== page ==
top of page



SING THE BODY electric? Oh no. To borrow from Made Remade Readymade, “Sing ‘oh jailer oh liberator’.”

There are points at and between comfort and discomfort, between appealing and disturbing, where this album (released late last year but ever so appropriate in the week we mark three years since the January 6 insurrection, three months since the carnage began in Israel/Gaza, and a month til the second anniversary of the invasion of Ukraine) regularly lands. Where on that spectrum you judge those landings at any time very much depends on your level of attraction to a deep-voiced narrator amongst chaos, your tolerance for aural assault done with moments of tenderness, your willingness to embrace the spiked and protruding as you do the soothing and familiar.

Indeed, your acceptance that neither comfort nor discomfort are goals worth worrying about. Not in the fracturing and teetering – you might even say diseased – society described in the songs, not for Tom Kazas, and not for us. We are existing in, as the first song explains, The Normal. “The normal you want/And the normal you get/The normal you ignore/And the normal you invent.”, and it’s not what we think it is.

Even before you hear the music, Kazas – who some of us first encountered decades back in the paisley shirt psych pop of The Moffs, and others have found since via dozens of solo albums, collaborations and film/stage work that plays in art music, rock, jazz, and the edge of contemporary classical – makes some of that clear in the liner notes, with a series of contextualising quotes.

There is Hippocrates (“Extreme remedies are very appropriate for extreme diseases.”) and César A. Cruz (" Art should comfort the disturbed and disturb the comfortable."), Slavoj Zizek (“What if culture itself is nothing but a halt, a respite, in the pursuit of barbarity?”), and, amusingly given the nature of this paragraph, Guy Debord (“Quotations are useful in periods of ignorance and obscurantist beliefs.”).

Extreme diseases? In Carnival Of Spinning Razors, where distorted raucousness – synthesisers/guitars, computerised drums, pounded piano – once or twice fall away to leave that piano exposed in shocked rumination, Kazas describes a venal virtuous circle jerk collapsing under the weight of “Joyous vivisection advertised inside the projector”, a mess of “Ideological electroshock/Laced with narcotics/Fired from the sclerotic corporate state”.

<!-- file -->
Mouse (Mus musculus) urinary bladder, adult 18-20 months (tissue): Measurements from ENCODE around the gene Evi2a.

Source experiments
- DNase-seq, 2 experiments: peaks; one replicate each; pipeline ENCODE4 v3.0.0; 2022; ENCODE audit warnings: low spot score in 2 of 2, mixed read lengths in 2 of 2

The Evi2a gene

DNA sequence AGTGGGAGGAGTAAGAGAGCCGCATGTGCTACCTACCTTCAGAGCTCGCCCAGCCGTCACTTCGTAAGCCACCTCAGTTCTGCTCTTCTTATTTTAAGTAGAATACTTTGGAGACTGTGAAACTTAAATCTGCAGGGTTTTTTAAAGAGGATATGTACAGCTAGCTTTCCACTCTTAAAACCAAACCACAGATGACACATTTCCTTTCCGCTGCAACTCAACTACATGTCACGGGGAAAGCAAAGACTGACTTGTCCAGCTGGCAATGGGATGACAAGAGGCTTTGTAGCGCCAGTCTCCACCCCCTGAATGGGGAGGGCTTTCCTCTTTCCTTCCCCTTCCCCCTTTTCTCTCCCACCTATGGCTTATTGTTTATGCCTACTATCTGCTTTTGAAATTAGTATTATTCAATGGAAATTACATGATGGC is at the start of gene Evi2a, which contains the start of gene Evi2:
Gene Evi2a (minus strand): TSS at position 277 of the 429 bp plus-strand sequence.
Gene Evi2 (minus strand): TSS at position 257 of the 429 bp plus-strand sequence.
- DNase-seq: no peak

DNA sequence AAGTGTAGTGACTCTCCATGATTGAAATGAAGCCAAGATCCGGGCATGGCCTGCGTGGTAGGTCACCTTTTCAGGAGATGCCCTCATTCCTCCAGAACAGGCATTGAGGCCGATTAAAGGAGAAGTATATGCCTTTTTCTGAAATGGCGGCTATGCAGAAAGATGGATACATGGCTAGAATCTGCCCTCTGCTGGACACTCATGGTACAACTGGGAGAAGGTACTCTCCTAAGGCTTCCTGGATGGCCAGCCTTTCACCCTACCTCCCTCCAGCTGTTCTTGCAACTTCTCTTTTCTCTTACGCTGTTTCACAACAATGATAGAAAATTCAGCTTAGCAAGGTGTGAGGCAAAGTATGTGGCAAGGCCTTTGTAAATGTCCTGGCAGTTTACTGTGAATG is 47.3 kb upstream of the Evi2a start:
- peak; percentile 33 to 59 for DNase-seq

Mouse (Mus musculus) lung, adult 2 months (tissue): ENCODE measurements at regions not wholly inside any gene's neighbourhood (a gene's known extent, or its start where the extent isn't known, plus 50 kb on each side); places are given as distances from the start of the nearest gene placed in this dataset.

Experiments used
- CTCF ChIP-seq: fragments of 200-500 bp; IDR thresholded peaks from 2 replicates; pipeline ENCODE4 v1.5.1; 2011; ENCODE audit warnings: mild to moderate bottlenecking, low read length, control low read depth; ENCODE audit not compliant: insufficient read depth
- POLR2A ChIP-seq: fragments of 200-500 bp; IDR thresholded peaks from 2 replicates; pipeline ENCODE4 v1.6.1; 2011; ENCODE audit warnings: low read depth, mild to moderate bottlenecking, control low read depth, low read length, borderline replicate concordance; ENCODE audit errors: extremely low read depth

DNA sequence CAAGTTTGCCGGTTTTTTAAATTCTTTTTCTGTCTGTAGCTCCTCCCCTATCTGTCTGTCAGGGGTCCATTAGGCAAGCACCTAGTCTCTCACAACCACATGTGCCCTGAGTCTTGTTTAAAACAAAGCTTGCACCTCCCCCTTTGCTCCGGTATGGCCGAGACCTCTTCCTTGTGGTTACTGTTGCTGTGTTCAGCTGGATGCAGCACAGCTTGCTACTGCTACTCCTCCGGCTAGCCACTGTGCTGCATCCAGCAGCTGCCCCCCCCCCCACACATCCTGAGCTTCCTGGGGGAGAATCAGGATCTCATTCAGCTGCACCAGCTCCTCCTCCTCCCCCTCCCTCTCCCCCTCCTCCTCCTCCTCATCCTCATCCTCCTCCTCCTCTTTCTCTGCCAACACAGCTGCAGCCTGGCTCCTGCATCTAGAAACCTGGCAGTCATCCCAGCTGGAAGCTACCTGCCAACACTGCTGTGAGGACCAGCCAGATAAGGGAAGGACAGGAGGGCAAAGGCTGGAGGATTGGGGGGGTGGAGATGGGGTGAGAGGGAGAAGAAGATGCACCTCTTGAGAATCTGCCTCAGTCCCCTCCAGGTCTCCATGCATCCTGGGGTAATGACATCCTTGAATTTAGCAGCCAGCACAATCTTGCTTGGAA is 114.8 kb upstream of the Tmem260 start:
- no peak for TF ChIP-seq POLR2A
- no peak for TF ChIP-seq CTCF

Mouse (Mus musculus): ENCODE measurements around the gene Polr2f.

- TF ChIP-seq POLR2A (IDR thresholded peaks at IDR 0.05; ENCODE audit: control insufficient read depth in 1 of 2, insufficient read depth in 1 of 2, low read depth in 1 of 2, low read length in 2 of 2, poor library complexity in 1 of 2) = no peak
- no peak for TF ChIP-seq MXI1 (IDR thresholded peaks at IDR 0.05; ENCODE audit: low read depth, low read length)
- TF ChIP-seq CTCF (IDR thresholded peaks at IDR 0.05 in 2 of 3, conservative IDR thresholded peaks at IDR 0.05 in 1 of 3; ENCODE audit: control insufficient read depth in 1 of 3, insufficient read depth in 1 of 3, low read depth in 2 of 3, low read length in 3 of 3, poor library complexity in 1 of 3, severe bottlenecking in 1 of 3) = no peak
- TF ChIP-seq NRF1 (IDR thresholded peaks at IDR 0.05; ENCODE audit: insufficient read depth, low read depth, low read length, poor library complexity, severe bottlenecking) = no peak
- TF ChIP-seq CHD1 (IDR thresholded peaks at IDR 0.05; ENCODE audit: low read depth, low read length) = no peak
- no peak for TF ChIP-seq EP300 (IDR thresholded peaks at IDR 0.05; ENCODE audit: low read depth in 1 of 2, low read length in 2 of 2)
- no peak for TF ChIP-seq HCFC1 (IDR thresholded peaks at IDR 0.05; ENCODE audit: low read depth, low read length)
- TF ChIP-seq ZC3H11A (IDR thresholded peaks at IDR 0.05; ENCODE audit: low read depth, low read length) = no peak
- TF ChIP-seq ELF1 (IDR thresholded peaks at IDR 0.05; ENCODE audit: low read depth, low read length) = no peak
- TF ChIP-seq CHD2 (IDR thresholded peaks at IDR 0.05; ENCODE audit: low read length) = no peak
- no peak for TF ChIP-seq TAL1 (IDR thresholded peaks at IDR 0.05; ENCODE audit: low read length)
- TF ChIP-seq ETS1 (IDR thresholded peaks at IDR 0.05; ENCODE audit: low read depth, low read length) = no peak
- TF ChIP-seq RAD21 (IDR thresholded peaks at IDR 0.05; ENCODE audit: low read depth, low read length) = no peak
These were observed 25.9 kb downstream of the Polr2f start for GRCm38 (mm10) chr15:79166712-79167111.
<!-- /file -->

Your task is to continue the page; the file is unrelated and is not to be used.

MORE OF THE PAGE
You don’t need to be lining up for a Young Socialists meeting to recognise the elements of truth in that, even if the histrionic edge invites mockery in equal measure to its respect.

With Kazas offering his lines in a mannered croon mixed with an end-times preacher’s stentorian delivery that makes portentousness a given, the clash and clang of instruments both natural and contrived, and the never settled rhythms that shift the ground within and between tracks (Figure Still, for example, is Weimar cabaret descending rickety stairs to a dank basement) Metastatic consistently challenges listeners to adjust themselves to the songs and find connections – or ledges to cling to – not the other way around.

Even Dreams Of Vintage Violence, whose flowing piano and low-impact drums could pass for a blend of Antony/Anohni & The Johnsons with Depeche Mode, and Waves, One To Seven, which suggests Edgar Allan Poe as reset by Kate Bush, come sideways. You work for you money here and satisfaction might be measured in grasping the nettle more than celebration.

If you are reading this and thinking post-1980s Scott Walker, in particular his 2006 masterwork of disturbance, The Drift, you are definitely in the right territory. Although Kazas does not reach the extremes that Walker clambered on to and past – he is more conventionally listenable for a start – he can see those extremes from his vantage point and clearly is looking in that direction.

Oh jailor, oh liberator, oh lordy.





bottom of page